The Gulf states consist of a group of small monarchies, most of them U.S. allies where U.S. troops, CENTCOM and the Fifth Fleet are based. Along with Saudi Arabia, these states are also members of the Gulf Cooperation Council and they play a key role connecting the West to Asia, both in terms of air traffic, and in foreign policy. Now they also stand out as hard-hit by the pandemic, with Bahrain and Qatar having some of the highest per-capita infection rates. Saudi Arabia is so concerned it has canceled pilgrimages and locked down its Qatif region.

For the United Arab Emirates, the implications are staggering. Dubai International Airport saw 81 million passengers walk its halls in 2019, making it the busiest international airport. Now, like most countries, the UAE is enacting quarantine provisions for those arriving from coronavirus-affected states and has begun conducting enhanced screening. Major Gulf airlines, Emirates, Etihad and Air Arabia, are slashing prices as interest in air travel is drying up and people are forced to change destinations from places like America, China, Italy or elsewhere. Many countries are advising against unnecessary travel and restrictions on entering—such as mandatory quarantines—are making travel unlikely. For instance, Air India, which operates a popular route to the Gulf, has canceled its flights. Moreover, Dubai Airports had to downplay rumors that all flights would be canceled and the UAE has warned against the circulation of other rumorsamid general pandemic jitters.
Eli Lake: The Coronavirus Is Not a Reason to Lift Sanctions on Iran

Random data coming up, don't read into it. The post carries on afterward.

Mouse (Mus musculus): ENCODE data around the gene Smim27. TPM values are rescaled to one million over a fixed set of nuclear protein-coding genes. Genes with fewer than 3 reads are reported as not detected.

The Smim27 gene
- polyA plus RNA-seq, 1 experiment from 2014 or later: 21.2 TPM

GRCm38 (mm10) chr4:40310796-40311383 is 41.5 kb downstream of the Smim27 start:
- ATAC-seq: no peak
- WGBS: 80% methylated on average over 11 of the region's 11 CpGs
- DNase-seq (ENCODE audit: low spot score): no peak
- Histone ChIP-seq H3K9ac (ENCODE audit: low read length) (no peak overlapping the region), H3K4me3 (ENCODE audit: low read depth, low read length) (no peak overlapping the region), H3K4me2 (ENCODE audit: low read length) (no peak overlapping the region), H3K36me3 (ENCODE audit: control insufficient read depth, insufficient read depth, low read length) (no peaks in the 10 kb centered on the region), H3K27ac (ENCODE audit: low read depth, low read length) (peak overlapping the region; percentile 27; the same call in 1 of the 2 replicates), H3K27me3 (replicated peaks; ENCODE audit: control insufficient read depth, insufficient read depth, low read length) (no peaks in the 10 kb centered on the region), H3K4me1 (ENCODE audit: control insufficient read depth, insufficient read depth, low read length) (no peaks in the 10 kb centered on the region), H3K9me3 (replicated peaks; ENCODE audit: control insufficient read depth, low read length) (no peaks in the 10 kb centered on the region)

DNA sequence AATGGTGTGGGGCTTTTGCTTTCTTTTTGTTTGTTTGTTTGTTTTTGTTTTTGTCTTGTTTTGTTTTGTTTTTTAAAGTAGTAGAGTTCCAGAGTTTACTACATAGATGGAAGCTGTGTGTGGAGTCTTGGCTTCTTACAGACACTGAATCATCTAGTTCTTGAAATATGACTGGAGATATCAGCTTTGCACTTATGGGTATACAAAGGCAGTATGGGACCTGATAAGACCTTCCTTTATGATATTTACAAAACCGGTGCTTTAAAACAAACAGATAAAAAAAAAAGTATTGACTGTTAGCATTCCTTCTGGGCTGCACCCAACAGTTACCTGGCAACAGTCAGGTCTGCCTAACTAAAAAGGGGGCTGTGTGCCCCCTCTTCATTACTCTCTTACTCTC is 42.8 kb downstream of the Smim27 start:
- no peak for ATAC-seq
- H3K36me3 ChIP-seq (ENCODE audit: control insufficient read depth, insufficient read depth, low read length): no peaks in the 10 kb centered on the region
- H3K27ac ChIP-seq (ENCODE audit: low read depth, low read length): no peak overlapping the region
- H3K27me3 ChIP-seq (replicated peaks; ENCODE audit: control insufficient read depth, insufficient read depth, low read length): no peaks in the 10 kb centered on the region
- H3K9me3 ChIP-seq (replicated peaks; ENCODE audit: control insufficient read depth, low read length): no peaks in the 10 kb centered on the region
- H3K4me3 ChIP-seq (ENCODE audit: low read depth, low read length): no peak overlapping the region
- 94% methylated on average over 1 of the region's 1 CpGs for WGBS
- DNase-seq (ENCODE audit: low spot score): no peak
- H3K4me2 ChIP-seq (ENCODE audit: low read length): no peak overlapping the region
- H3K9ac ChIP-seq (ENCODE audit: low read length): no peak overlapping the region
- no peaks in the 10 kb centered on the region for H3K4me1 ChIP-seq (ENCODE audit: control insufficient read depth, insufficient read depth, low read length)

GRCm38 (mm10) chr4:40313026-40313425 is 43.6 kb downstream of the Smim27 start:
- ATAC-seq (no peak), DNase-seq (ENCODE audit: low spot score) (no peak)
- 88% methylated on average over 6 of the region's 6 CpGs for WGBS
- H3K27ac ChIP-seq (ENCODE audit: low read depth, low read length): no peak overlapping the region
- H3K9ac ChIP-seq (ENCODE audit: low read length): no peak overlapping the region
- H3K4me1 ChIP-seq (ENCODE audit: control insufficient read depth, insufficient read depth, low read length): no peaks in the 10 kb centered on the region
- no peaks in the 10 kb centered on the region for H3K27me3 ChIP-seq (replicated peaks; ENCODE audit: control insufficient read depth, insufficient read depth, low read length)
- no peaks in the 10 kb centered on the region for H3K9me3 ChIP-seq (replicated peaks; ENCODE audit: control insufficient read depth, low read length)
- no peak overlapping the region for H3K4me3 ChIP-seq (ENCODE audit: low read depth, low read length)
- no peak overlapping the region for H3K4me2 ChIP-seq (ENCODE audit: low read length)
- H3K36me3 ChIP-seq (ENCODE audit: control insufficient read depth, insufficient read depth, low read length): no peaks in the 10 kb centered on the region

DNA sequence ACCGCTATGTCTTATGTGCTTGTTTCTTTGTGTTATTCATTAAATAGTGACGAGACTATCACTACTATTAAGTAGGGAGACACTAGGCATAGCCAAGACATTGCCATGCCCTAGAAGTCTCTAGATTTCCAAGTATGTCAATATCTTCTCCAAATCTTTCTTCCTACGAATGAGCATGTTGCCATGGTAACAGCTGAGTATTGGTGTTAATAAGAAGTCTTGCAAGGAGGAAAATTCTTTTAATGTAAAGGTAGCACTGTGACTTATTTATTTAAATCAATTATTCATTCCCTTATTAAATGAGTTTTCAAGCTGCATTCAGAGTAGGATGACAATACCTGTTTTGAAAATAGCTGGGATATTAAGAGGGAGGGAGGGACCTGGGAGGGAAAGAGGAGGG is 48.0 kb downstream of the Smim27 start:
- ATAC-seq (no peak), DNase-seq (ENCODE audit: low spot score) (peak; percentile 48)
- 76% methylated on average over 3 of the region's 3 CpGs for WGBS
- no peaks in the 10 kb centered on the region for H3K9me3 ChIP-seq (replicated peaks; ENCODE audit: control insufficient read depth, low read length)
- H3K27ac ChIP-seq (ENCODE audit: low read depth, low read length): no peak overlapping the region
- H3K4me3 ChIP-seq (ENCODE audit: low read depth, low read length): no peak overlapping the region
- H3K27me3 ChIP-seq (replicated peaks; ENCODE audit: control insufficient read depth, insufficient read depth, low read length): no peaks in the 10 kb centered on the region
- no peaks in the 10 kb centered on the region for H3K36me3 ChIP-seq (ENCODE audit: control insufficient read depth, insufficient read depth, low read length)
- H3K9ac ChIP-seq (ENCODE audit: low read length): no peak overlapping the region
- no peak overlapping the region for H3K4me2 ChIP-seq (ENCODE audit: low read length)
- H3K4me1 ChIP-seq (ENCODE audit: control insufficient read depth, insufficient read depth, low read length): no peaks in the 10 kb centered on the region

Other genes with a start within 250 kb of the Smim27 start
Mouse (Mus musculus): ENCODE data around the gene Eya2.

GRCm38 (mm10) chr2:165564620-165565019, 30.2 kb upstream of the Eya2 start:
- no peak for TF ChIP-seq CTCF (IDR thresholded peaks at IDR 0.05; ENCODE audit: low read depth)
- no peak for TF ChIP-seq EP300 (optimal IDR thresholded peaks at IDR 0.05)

If Rouhani wants the U.S. to relieve the sanctions against his country, then the country’s supreme leader needs to end militia attacks on Americans in Iraq, allow U.N. inspectors access to all of the country’s nuclear sites and stop spreading propaganda about the virus. That is also the view of a senior State Department who spoke to me on Saturday.

That said, the U.S. has tried to make it easier for the regime to purchase or trade for medicine and hospital equipment since the pandemic started. Last month, the U.S. and Swiss governments established a humanitarian aid channel to make it easier for banks and financial institutions to underwrite such transactions with Iran. The Iranians have not used it to make significant purchases. (The sanctions against Iran already include an exemption for humanitarian aid such as food and medicine, but banks shied away from it, fearing the aid could be diverted and expose their institutions to fines and penalties from the Treasury Department.)

The truth is that there is little anyone can do for Iran at the moment. Even if the oil sanctions were lifted tomorrow, the price of oil has plummeted. The country’s main export will not yield very much revenue to help fight the pandemic. Even if it did, an infusion of cash would not fix the public health crisis for which Iran’s leaders were not prepared.

Fred Kagan, an Iran policy expert at the American Enterprise Institute, told me he thinks it unlikely that Iran’s regime will collapse as a result of the coronavirus. Nonetheless, he thinks the possibility is greater today than it was before the outbreak. Members of the military and internal security militias might choose to stay home and care for sick relatives, he said, than do the violence necessary to disperse restless crowds if protests begin anew.

As for lifting U.S. sanctions on Iran, Kagan says that would be pointless to discuss now. “When the Iranian government actually articulates a coherent set of needs, we can have a sensible conversation about what the U.S. should do,” he said. “They have not done that.”

In his open letter to the American people, Rouhani notes that “the path of sanctions and pressure has never been successful and will never be so in the future.” Instead, he writes, “It is human discourse and action that produce results.” That much is true. Rouhani should try leading by example.